Session Destroyer: Automatic Webapp Session Invalidation

It is midnight. You are browsing the web. Everything seems fine. Unbeknownst to you, a rogue advertisement composed of malware is displayed on a popular website and is attempting to steal your banking credentials. What can you do?

This sort of trickery happens every day and most people don't know when they are being exploited. If you run Linux, Firefox, and some popular security addon tools, then you are probably protected from most of these attacks. However, there is always the possibility that you are not! So, it is better to err on the side of safety :-) Did you know that most web attacks against users occur during the holiday shopping season? It is a sad, but true, fact.

First, let's explain a few terms to bring everyone up to speed: cookies, sessions, malware, and CSRF. Cookies are used to authenticate a user to a website. Cookies usually store information that identify the user or their account. Sessions are active states maintained between users and a website, usually uniquely identified by a session identifier or SID. Malware is any type of computerized software, hardware, or firmware that causes harm. In this context, we will limit our focus to malicious web programming. Cross-Site Request Forgery is a malware technique that can be utilized to exploit an authenticated web session. An illustration is given below.

Now, CSRF is utilized by an evil website to instruct a victim's web browser to contact, for instance, their bank. What if a normal GET request looked like this Perhaps the bank in question presents this as a link on their website so that, if a user really desires, they can close their account with one click. It sounds ridiculous, but you would be surprised how many CSRF examples exist on the web that are just as dangerous. Now, such a malicious request would only work if the victim was logged into the website.

Usually, people close their browser tabs and forgot to logout of their bank website using their official "LOGOUT" button. Well, lets say you spend five minutes checking your account balance, close the tab, and then visit two minutes later. If implements a CSRF attack against your bank with the GET request above, your bank account would be closed without your authorization. Most banks implement an automatic session timeout so that this cannot happen too easily, so don't be too alarmed. However, most other websites are not as strict, especially if you click that "Remember Me" option before logging in :-)

So, how can we protect ourselves? Well, what if we turned the CSRF attack around and used it for good? Well, I now present you with Session Destroyer. This is a concoction I coded up a few days ago when I got bored to protect against things like click-jacking and other types of malicious web attacks. Session Destroyer works by requesting the logout URLs for many Alexa Top 100 websites via IMG SRC HTML tags. When your web browser parses these tags, it will initiate a GET request to the URL and attempt to display the image. Since the URL does not have any image data located there, it will merely fail, but by that time the webapp session has already been destroyed. Code is below.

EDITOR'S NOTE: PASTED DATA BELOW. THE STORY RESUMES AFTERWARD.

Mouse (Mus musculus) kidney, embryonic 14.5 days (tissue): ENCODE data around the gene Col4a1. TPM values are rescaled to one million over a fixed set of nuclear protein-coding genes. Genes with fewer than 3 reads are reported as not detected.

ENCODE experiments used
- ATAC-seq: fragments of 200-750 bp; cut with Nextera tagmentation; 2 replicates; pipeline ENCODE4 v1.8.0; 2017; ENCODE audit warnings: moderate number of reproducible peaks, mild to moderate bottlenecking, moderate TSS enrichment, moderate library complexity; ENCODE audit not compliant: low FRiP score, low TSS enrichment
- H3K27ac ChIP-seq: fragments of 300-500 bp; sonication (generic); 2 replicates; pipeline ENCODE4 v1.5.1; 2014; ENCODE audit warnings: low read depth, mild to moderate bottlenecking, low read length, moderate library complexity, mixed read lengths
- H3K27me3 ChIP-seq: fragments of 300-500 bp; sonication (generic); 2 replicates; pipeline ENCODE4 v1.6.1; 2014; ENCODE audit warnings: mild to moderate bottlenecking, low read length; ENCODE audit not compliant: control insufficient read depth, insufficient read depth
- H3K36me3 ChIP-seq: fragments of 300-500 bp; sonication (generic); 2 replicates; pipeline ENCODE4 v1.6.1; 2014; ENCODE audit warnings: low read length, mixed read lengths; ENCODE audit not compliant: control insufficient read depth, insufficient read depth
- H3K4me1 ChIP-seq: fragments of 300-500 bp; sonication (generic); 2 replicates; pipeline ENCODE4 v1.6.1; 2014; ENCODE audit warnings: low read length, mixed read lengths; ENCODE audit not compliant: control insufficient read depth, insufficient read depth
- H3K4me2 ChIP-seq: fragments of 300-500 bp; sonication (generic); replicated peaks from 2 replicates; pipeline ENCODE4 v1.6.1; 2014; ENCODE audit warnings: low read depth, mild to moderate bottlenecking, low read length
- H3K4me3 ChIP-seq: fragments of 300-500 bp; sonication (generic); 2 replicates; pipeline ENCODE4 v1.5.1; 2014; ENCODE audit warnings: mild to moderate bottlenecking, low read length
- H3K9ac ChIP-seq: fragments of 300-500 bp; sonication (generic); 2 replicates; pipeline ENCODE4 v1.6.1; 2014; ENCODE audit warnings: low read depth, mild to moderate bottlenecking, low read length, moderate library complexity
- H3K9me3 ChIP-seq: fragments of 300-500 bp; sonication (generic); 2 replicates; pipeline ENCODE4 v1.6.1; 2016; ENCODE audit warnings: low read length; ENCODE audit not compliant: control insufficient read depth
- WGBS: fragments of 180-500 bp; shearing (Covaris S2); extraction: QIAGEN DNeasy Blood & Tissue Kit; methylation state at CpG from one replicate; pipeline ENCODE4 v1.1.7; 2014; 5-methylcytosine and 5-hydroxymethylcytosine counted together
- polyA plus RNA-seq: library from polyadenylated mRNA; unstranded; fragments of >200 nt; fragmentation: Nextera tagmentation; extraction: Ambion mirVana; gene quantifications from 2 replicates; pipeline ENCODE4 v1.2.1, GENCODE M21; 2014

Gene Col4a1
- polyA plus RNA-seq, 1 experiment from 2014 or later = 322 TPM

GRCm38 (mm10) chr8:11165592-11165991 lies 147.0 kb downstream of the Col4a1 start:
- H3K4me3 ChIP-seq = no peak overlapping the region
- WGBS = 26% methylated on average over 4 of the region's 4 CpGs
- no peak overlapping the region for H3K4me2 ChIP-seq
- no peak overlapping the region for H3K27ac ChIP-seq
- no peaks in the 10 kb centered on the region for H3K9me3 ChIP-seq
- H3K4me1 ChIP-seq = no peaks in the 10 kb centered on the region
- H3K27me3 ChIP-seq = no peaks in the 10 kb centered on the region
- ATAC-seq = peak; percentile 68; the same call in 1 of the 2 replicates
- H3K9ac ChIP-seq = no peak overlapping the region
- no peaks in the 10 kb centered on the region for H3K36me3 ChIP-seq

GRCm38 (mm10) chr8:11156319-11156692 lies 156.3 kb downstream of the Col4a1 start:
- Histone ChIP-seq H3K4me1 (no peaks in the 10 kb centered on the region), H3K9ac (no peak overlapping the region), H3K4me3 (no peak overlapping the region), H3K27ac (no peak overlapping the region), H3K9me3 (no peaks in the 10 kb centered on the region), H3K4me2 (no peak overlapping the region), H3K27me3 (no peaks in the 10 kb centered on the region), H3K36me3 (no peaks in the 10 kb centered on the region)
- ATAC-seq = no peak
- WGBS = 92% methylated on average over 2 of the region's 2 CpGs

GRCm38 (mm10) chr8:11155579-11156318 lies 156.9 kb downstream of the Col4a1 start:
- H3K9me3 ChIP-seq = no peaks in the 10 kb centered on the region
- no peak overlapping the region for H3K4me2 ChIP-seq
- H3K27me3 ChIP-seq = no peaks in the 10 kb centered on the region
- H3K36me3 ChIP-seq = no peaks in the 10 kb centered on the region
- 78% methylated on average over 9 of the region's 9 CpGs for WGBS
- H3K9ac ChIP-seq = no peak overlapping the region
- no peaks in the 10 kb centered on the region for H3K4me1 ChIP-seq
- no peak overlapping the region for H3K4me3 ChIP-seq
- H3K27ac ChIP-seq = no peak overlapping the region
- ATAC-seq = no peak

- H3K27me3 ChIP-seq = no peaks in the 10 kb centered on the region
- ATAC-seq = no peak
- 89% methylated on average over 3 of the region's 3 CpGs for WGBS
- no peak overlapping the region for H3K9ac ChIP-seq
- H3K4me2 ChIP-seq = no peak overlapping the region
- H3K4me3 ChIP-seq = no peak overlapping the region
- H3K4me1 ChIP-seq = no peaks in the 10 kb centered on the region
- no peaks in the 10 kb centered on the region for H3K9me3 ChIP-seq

#!/usr/bin/env perl

use warnings;
use strict;

open URLS, "urls.txt" or die $!;
open HTML, "+>", "session.destroyer.html" or die $!;

print HTML "<html><head><title>Session Destroyer: Invalidate your webapp logins with ease!</title></head>".
"<body onload=location.reload(true) bgcolor=#000000>".
"<font color=red>Please wait while we invalidate your webapp sessions...</font>".
"<br/><br/><img src=>";

while (<URLS>) {
    print HTML "<img alt=' ' src=";
    print HTML $_;
    print HTML ">";

print HTML "<br/><br/><font color=blue>Email <a href=mailto:kristian.hermansen\>".
"Kristian Erik Hermansen</a> with suggestions/updates</font></body></html>";
close HTML or die $!;
close URLS or die $!;

In the script above, we are merely reading an input file named urls.txt and using it to create an output HTML file named session.destroyer.html. We utilize the IMG ALT attribute to hide the broken image icon from some browsers so that the rendering doesn't appear so ugly, but we do include a dancing Rick Astley for fun :-) You can append your own URLs to the file below. You may notice that some sites are security-minded and include a nonce, or one-time security token, in order to complete their web requests. One site, for instance, is Facebook. Your mileage may vary with them, because you would need to know the nonce value a priori.


One cool idea might be to create a bookmark to the final HTML file and to visit it each time you want to kill all your web sessions. For instance, you may want to do this every so often while browsing, or perhaps every time you close or open your web browser. If you want to play a prank, start including this code in your blog postings via an IFRAME tag, and then all your visitors will be logged out of GMail, Yahoo, etc. Makes a great April Fool's joke, perhaps.

You can view a live demonstration of this at my website below:

Mozilla Firefox does not protect you against this attack by default. However, Google Chrome supposedly does because they implement each tab in it's own virtual sandbox. Since Chrome is open source software, it is likely that Mozilla Firefox will add such a feature in the future. Until then, you might also try the CSRF Protector addon from Princeton.

Happy holidays and be safe!